The two closest competing texts are those mentioned, Dennis Reid, A Concise History of Canadian Painting (1973, 2nd ed. 1988) and David Burnett and Marilyn Schiff, Contemporary Canadian Art (1983). By its very title, Dennis Reid’s book demonstrates its interest in painting alone and the book’s scope is much broader, intending as it does to be a history of the last 300 years. Contemporary Canadian Art is much closer in its intent and thus merits our critical scrutiny.
Burnett and Schiff’s book, unfortunately, is a missed opportunity. It is compromised, offering neither a full-blown narrative nor the concise handbook that Dennis Reid’s text provides. The book is impossible to read through. There is no overarching narrative and hence one has the feeling of no commitment on the authors’ part to the story of art. Often the comments are banal and frequently there are long descriptions of single works of art that merely seem to “cover” an artist and to fill space while having no function within the overall narrative or relevance within the historical and community context of that work. Arbitrary inclusions sampled from an artist’s body of work are in no way emblematic of a career or a context. As well, the book’s continuity is confused by the constant need to dispense with the artist by discussing the latest work in the context of the earlier. The reader is confronted with an historical discussion of paintings from the 1950s, for instance, only to be interrupted by a report on that artist’s work from twenty-five years later. This lack of adherence to a coherent narrative is exaggerated by the organizational shift from schools of art (actually, cities and regions) in the first half of the book, to genres of art in the second half, the book as a whole, meanwhile, following a chronological path. Furthermore, the lack of evaluation shown in the inclusion of all types of work without criteria points to a fundamental failure in that it does not pose for itself or the reader any of the crucial questions raised by the presentation of a history or, for that matter, what constitutes a national history.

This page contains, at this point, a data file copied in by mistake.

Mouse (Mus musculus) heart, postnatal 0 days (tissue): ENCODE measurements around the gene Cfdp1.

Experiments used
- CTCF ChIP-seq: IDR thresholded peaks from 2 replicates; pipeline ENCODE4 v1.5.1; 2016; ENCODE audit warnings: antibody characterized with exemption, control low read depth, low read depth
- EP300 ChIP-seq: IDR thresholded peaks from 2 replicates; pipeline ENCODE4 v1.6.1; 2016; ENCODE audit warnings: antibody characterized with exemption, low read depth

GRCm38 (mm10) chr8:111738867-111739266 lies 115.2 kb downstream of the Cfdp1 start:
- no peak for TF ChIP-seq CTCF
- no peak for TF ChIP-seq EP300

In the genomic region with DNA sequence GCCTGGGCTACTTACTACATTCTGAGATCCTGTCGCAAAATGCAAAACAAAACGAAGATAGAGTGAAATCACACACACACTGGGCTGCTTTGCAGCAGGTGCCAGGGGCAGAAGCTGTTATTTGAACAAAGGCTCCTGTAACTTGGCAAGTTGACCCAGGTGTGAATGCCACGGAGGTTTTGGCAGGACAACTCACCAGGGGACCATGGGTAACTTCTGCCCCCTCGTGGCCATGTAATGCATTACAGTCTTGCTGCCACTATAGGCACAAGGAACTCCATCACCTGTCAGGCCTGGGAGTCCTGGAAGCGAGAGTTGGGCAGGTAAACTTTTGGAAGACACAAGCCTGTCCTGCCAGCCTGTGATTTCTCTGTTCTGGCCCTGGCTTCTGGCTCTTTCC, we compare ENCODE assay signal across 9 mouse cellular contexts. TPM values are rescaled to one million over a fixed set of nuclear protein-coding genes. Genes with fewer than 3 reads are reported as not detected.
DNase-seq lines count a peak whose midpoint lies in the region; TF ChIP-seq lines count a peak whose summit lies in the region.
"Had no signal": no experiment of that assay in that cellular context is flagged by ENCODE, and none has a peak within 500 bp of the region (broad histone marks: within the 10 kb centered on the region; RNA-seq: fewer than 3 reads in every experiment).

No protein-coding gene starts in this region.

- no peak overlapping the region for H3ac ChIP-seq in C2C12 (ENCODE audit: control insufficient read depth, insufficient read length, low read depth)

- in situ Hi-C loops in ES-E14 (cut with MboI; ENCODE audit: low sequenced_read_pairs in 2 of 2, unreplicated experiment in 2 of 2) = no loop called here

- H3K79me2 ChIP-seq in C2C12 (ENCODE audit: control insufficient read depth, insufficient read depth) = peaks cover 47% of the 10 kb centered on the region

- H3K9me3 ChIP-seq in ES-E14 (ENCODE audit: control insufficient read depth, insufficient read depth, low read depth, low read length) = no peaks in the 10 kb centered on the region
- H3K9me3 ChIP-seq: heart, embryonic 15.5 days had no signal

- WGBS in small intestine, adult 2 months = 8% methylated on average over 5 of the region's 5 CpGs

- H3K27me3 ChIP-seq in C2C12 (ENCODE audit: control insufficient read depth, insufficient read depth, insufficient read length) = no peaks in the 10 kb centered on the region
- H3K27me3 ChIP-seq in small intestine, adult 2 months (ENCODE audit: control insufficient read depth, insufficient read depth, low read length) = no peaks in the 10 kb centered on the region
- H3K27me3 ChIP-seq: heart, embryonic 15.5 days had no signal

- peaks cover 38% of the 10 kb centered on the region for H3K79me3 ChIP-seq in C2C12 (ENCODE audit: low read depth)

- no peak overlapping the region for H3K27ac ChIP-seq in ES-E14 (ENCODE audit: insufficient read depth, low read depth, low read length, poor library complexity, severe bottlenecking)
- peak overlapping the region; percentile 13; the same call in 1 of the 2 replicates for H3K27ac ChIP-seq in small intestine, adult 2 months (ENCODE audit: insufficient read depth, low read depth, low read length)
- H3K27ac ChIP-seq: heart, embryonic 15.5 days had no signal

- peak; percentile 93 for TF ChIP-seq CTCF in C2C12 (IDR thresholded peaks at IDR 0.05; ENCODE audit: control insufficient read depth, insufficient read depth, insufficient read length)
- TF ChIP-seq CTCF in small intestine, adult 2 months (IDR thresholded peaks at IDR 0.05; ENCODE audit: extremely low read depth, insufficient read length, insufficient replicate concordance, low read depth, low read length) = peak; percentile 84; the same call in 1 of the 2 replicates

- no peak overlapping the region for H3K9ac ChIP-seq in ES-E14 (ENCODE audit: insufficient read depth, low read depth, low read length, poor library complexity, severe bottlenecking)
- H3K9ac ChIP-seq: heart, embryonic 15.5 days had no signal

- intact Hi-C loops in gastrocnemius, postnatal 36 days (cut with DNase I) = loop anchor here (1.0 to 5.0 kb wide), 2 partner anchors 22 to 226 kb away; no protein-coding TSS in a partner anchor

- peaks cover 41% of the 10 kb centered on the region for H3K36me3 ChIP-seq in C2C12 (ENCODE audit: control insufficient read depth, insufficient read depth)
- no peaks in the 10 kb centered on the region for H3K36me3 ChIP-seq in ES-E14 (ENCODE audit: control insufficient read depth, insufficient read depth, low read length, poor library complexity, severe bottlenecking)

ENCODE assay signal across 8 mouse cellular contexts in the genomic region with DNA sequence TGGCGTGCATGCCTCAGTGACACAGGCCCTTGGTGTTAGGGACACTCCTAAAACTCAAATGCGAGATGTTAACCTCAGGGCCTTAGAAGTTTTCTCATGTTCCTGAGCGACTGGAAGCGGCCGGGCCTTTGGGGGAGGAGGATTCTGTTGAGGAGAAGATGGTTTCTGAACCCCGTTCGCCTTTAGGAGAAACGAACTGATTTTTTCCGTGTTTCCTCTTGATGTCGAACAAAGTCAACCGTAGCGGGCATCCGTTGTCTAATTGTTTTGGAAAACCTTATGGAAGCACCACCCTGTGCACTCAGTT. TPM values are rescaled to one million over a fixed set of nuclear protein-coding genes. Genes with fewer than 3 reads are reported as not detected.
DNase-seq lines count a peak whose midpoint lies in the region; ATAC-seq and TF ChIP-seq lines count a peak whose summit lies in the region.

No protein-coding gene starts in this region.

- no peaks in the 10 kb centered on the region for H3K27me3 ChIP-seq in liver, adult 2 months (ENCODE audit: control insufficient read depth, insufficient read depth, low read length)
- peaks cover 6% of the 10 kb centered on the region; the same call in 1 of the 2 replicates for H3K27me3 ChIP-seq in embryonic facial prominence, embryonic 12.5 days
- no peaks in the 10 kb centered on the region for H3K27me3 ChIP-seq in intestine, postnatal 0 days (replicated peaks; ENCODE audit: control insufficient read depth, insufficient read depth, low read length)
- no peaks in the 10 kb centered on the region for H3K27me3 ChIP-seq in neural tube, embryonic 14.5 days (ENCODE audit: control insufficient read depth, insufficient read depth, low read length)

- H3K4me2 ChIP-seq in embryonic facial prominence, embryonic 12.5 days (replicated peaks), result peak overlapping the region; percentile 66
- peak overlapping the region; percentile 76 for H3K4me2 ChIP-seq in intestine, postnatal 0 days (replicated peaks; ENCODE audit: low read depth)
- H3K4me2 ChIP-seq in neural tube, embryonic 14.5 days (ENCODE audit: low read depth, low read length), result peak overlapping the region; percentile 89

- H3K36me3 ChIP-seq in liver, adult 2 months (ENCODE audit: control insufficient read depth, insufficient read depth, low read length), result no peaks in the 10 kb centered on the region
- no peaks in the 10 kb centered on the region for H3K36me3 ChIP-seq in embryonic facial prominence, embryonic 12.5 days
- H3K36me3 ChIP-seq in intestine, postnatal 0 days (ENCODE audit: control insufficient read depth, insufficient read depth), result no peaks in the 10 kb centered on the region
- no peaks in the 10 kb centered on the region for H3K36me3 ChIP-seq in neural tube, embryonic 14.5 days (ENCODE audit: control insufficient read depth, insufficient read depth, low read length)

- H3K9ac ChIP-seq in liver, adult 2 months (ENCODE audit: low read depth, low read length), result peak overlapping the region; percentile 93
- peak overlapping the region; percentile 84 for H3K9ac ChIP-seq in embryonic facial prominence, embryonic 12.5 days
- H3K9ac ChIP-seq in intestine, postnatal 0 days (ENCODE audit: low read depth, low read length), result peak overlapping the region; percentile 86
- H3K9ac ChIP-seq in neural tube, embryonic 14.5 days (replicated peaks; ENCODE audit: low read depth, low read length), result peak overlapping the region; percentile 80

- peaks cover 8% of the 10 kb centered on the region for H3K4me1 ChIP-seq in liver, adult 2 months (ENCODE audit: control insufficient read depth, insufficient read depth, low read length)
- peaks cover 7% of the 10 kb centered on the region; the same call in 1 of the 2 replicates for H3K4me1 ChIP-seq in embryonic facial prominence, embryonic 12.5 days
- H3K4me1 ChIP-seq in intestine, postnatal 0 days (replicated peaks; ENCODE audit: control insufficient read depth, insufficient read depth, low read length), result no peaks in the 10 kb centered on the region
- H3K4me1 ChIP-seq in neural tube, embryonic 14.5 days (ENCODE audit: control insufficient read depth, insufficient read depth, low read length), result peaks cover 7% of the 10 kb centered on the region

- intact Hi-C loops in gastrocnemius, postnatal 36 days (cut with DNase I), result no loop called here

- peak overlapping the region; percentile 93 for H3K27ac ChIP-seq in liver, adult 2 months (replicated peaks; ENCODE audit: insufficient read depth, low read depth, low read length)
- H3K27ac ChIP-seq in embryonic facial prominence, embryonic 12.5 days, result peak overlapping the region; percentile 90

To a degree, Dennis Reid’s book suffers from similar self-imposed limits, adhering as it does to a series of individual biographies set in chronological order without connection to a broader historical narrative. In effect, his text is a handbook ordered chronologically rather than alphabetically. By asserting itself as a history of Canadian painting, it distorts through reinforcement the notion that the history of Canadian art is one of painting alone. (Reid acknowledges such in the preface to his second edition.) This representation has been one of the handicaps to an understanding of contemporary Canadian art. A writing of history by reference to painting alone might have been appropriate for J. Russell Harper’s Painting in Canada: a History, published in 1967, but by the end of the 1960s the transformations within art would demonstrate painting to be only one of the discourses of art, perhaps a minor one at that. (Painting did not continue its history uninterrupted: that of the mid 1970s, for example, can only be seen as a response, after being called into question during the 1960s, to the conditions instituted by minimalism and conceptual art.
Solely on the evidence of its art, Canada has to stand up to other national art histories; and it does. This must be demonstrated, however, in a book whose measure is judged by the interest it elicits elsewhere and by the manner it relates to other national contemporary art histories. (This may, in part, be accomplished by the methodological issues posed and not just by the art represented.) Dennis Reid’s book, I believe, has a legitimate function in the achievement of its broad aims. Burnett and Schiff’s book, frankly, is an embarrassment to Canadian art.